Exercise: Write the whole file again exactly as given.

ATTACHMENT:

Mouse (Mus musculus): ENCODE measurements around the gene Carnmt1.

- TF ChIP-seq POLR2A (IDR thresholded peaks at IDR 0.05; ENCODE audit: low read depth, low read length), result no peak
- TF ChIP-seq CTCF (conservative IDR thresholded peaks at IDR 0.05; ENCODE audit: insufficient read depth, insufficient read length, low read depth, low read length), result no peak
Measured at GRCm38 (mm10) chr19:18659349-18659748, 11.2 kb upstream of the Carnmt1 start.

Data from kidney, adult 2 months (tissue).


Mouse (Mus musculus): ENCODE measurements around the gene Carnmt1.

- TF ChIP-seq POLR2A (IDR thresholded peaks at IDR 0.05; ENCODE audit: low read depth, low read length), result no peak
- TF ChIP-seq CTCF (conservative IDR thresholded peaks at IDR 0.05; ENCODE audit: insufficient read depth, insufficient read length, low read depth, low read length), result no peak
Measured at GRCm38 (mm10) chr19:18659349-18659748, 11.2 kb upstream of the Carnmt1 start.

Data from kidney, adult 2 months (tissue).